Finally, cabin No. 7 resembled the first one, but was supplied with additional armor and a deminer. During marches, the UCV-1 should move with the cabin No. 1 at the front to provide maximum passability and maneuvrability. In combat, it should turn with the rear towards the enemy.
The inventor thought of a new chassis for his vehicle. “This project represents a new daring move in this field in form of a new propulsion system… wheeled-floating drive”. Each cabin was equipped with a pair of high-diameter wheels, whereas cabin No. 4 had even four of them.
The floating wheels represented hollow drums. On their outermost rim, rubber tires were installed, and the discs had a conical form with the tip on the outside. The inner disc made of 5mm steel was equipped with a braking ring. Also, inside the wheels were two rows of spokes. Pavlov also called the spokes “floats” because they should act as propeller blades and even saw his UCV as a wheeled steamer.
To avoid leakage of the wheels the author provided compression fittings, especially because each wheel should also contain an electromotor. The axes were to be made of hollow pipes which should house wires for the engines.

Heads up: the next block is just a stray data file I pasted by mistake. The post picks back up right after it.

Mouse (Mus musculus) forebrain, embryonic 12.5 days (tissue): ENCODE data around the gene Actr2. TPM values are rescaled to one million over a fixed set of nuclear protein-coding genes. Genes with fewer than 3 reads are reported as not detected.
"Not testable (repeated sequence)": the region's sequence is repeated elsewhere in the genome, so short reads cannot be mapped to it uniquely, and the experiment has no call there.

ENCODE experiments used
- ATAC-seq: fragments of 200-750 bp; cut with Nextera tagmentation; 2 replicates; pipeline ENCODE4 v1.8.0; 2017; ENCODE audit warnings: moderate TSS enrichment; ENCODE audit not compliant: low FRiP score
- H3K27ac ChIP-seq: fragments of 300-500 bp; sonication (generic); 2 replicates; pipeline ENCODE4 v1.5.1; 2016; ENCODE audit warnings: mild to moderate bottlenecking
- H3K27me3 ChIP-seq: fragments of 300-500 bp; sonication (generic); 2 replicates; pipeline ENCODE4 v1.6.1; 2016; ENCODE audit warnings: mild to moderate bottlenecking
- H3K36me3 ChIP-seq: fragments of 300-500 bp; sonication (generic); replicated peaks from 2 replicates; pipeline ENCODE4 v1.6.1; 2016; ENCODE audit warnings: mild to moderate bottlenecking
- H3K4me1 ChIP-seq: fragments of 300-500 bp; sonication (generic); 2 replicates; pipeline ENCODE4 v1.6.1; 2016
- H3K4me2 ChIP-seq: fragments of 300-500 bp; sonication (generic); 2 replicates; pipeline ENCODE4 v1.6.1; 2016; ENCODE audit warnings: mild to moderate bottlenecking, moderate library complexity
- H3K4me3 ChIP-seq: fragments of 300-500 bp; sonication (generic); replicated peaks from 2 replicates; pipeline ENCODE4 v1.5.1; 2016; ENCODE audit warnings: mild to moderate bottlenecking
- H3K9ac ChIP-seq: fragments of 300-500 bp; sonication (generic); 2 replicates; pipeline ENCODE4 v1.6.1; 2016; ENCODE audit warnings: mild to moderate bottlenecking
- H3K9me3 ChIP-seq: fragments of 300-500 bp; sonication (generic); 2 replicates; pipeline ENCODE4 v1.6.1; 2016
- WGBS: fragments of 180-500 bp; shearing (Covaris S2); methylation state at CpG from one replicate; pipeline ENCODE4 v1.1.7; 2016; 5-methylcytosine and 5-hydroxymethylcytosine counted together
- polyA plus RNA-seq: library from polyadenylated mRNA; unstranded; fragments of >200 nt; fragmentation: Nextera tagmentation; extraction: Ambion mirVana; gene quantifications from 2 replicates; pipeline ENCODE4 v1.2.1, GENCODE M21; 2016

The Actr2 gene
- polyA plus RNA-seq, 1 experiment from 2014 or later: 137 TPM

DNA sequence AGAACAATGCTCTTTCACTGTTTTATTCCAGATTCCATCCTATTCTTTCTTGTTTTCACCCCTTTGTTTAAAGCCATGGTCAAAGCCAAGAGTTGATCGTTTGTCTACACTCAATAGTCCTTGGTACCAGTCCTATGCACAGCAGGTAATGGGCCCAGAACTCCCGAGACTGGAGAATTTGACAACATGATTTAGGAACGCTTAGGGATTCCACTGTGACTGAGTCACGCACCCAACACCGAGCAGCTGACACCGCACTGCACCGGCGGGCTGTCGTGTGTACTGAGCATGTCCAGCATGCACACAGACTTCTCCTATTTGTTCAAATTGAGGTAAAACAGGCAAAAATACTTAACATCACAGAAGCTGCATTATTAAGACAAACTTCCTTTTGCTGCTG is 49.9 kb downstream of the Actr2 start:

Aside from the structural description of the UCV-1, Pavlov also provided performance characteristics. With a length of 25m the width and height would be only 3m. The inventor estimated the mass of the vehicle to be about 100 tonnes, half of which would be represented by the armor. The crew weight alone would be 1.5 tonnes. Fuel supplies should last for a distance of about 4000km. Potential speeds were to be 100km/h on roads and up to 20km/h while swimming.
Over crooked mounds, thorugh river rifts…
This project also differed from others due to the planned combat usage of the UCV-1 considered by the author. Pavlov did not trifle: he assigned the armored body of his vehicles the task of crushing the defense of the eastern regions of Berlin and Germany. The concentration of the vehicles should be in the Vyazma region, especially in the swampy region where the enemy doesn’t expect attacks.